Starting this week at Church, we are going to be spending time looking at the riches of wisdom in the Psalms. All too often relegated to source material for worship songs, the Psalmists are actually responsible for some of the most honest and vulnerable writings in the whole bible, they explore the heights and plumb the depths of the human experience. They grant permission for us to look at ourselves a little more honestly, and recognise that our struggles and fears are not failings, but are an essential part of our humanity.

Sunday nights, 7pm. Church on the Corner.

Classic Christian Books

Here is a good idea for the New Year. Some of the books which have had the biggest impact on the shape of contemporary Church are the first Christian books that people read. There is a real art to this kind of writing, aimed at those outside or on the threshold of faith. Their simplicity and clarity makes them great reading.

So the suggestion is that we make a New Years resolution to (re)read some of the classic introduction to Christianity books and aim to read them critically and yet humbly. We should be prepared to learn, but also alert to the errors they make, (for those mistakes tend to take root in the Church in disproportionate ways). Just reading a chapter a day  will help to root you (to use the language of Psalm 1) in streams of water that will sustain you through the days ahead.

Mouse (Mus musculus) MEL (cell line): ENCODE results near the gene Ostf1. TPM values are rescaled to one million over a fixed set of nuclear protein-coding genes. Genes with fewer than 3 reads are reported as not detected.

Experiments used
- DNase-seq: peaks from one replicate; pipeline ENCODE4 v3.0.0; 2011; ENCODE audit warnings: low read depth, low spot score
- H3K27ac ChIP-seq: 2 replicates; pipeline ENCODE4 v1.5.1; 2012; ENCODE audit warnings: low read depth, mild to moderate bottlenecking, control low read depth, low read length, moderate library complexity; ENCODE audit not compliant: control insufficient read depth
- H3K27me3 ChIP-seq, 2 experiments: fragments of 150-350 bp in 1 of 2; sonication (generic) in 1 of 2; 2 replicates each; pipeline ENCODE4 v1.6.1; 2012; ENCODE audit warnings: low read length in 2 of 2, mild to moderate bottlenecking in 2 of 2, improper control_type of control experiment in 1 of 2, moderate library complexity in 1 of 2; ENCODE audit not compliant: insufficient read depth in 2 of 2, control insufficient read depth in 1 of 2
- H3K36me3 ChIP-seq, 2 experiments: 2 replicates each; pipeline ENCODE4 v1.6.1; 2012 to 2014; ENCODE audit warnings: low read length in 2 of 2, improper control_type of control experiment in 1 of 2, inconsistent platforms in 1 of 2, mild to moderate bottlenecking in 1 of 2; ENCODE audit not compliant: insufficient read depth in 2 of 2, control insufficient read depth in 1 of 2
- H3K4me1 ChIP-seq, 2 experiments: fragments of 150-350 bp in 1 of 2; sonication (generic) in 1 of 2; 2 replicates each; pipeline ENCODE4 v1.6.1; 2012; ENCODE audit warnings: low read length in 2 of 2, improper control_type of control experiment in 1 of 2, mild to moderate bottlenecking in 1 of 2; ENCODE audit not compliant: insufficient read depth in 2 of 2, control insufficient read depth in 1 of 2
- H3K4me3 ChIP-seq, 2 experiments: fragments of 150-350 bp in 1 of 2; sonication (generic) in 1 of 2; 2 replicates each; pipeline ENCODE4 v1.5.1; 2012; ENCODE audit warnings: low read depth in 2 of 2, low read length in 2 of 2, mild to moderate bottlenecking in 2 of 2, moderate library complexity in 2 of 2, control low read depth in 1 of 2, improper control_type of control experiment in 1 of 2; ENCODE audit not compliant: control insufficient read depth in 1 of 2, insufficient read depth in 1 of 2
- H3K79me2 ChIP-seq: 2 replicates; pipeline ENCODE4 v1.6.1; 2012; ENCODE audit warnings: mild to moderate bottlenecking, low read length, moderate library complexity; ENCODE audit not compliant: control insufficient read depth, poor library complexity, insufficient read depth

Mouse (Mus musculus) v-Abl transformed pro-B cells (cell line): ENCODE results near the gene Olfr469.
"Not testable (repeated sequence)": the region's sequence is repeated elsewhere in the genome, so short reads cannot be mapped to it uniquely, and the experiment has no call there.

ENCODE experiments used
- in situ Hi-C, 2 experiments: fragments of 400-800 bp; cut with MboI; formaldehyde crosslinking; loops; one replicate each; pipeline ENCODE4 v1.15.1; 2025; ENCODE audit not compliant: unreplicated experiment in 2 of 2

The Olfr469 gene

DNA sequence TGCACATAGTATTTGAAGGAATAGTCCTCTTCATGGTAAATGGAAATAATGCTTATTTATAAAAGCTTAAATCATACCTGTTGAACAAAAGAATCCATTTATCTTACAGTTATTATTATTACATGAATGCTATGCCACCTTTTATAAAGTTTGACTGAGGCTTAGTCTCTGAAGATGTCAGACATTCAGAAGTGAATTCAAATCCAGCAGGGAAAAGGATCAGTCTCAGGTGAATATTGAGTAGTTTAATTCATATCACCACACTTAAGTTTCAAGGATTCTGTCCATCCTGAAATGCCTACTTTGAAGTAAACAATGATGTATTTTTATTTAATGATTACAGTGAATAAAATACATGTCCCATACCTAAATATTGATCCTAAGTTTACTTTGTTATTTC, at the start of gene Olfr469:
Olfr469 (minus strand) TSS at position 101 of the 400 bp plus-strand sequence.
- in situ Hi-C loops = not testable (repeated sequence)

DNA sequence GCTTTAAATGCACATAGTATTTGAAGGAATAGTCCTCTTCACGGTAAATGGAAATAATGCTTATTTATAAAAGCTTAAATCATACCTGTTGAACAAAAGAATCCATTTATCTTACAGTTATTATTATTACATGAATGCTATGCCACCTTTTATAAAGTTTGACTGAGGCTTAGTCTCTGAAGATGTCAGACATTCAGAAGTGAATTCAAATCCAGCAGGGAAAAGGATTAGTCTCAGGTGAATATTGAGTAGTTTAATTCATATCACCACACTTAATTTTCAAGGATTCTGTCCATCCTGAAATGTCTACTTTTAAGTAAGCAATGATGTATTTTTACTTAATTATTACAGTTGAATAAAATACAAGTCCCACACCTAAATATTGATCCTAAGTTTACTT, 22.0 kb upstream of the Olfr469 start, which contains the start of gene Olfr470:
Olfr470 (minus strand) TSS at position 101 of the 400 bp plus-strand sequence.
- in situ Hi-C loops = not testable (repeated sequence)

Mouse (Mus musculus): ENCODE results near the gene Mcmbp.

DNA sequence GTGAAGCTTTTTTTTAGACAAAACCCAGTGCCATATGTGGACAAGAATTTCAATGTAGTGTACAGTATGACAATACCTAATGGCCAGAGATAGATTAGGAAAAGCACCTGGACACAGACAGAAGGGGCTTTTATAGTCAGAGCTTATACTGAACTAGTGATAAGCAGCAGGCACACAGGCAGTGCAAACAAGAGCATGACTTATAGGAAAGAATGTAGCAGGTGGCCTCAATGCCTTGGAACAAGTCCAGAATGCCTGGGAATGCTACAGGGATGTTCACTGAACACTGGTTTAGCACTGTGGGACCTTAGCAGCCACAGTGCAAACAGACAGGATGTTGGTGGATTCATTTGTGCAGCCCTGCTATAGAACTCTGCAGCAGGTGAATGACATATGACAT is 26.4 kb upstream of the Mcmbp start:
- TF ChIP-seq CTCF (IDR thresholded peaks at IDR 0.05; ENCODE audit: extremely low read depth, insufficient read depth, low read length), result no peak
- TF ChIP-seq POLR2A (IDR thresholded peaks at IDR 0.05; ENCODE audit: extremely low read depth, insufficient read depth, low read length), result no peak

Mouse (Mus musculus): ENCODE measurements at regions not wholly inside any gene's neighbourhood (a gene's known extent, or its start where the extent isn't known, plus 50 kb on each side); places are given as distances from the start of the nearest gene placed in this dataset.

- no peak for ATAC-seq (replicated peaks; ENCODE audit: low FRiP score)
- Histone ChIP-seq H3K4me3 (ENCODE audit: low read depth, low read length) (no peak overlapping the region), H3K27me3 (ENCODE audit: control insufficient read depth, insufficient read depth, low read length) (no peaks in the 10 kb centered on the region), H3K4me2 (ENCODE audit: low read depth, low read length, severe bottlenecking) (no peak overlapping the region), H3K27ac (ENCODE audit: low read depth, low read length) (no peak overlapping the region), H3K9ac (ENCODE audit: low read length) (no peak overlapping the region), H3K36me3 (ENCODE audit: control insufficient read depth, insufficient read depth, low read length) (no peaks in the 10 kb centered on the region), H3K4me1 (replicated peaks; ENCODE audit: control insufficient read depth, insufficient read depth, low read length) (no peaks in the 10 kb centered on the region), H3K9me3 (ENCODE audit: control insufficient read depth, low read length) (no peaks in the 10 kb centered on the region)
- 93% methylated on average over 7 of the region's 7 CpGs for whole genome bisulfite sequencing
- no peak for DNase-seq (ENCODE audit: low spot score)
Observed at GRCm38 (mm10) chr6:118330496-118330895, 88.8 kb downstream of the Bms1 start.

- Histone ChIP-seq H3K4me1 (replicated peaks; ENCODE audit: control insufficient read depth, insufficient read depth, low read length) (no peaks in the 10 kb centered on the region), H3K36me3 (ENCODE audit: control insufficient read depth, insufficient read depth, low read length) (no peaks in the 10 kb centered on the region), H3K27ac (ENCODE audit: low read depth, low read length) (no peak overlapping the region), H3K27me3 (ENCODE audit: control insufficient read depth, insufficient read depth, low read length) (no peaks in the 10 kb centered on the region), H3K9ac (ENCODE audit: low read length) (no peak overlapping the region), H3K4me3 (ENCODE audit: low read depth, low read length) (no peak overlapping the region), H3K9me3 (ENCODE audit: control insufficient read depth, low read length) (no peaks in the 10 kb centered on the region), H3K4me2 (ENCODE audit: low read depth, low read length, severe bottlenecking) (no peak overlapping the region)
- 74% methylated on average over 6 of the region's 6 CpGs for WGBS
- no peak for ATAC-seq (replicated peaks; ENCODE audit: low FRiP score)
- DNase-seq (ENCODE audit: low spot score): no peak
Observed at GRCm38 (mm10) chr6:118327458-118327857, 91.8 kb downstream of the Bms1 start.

Here are the top four recommendations;

Mere Christianity  (1952) – C.S. Lewis

Basic Christianity (1958) – John Stott

Simply Christian (2006) – Tom Wright

The Prodigal God (2008) – Tim Keller

You can find them on Amazon (often at very reasonable prices if you buy second hand) and we will run this as an online book group, so in time there with be a forum for each of these books to share your experiences and reflections. Get stuck in, and see this as a good spiritual discipline for the New Year.

School of Prayer

Most of us were never taught how to pray. We just picked it up along the way by listening to those more experienced in the faith. And often the problem is we only learn the outward expressions of prayer. Even for those who have been taught, we tend to have a rather narrow view of prayer, focussed more on asking for things than any real sense of communion with God.

William Wilberforce, the 18th Century social reformer was a man who knew about busyness; he sacrificed his life and his health for the sake of abolishing the slave trade. But he was also by necessity a man of prayer. And he recognised that prayer was not simply a means of achieving an end, it was the source of life. He wrote “The shortening of devotions starves the soul, it grows lean and faint.”  If prayer is nourishment for the soul, there is a danger that many of us are essentially malnourished.